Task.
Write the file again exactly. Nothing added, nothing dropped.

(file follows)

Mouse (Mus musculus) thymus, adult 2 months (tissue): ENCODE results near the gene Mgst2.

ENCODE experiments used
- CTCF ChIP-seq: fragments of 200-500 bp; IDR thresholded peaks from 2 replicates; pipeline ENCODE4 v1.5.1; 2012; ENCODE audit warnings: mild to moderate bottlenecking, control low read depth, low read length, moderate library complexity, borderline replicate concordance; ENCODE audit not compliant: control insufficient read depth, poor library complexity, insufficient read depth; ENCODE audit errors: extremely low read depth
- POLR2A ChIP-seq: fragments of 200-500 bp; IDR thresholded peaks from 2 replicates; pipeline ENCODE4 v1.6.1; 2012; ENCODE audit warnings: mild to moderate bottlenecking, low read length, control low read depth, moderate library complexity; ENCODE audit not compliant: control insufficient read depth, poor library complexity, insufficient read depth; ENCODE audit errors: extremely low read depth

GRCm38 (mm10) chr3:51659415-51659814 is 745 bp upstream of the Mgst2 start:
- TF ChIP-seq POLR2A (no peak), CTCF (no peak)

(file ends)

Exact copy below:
Mouse (Mus musculus) thymus, adult 2 months (tissue): ENCODE results near the gene Mgst2.

ENCODE experiments used
- CTCF ChIP-seq: fragments of 200-500 bp; IDR thresholded peaks from 2 replicates; pipeline ENCODE4 v1.5.1; 2012; ENCODE audit warnings: mild to moderate bottlenecking, control low read depth, low read length, moderate library complexity, borderline replicate concordance; ENCODE audit not compliant: control insufficient read depth, poor library complexity, insufficient read depth; ENCODE audit errors: extremely low read depth
- POLR2A ChIP-seq: fragments of 200-500 bp; IDR thresholded peaks from 2 replicates; pipeline ENCODE4 v1.6.1; 2012; ENCODE audit warnings: mild to moderate bottlenecking, low read length, control low read depth, moderate library complexity; ENCODE audit not compliant: control insufficient read depth, poor library complexity, insufficient read depth; ENCODE audit errors: extremely low read depth

GRCm38 (mm10) chr3:51659415-51659814 is 745 bp upstream of the Mgst2 start:
- TF ChIP-seq POLR2A (no peak), CTCF (no peak)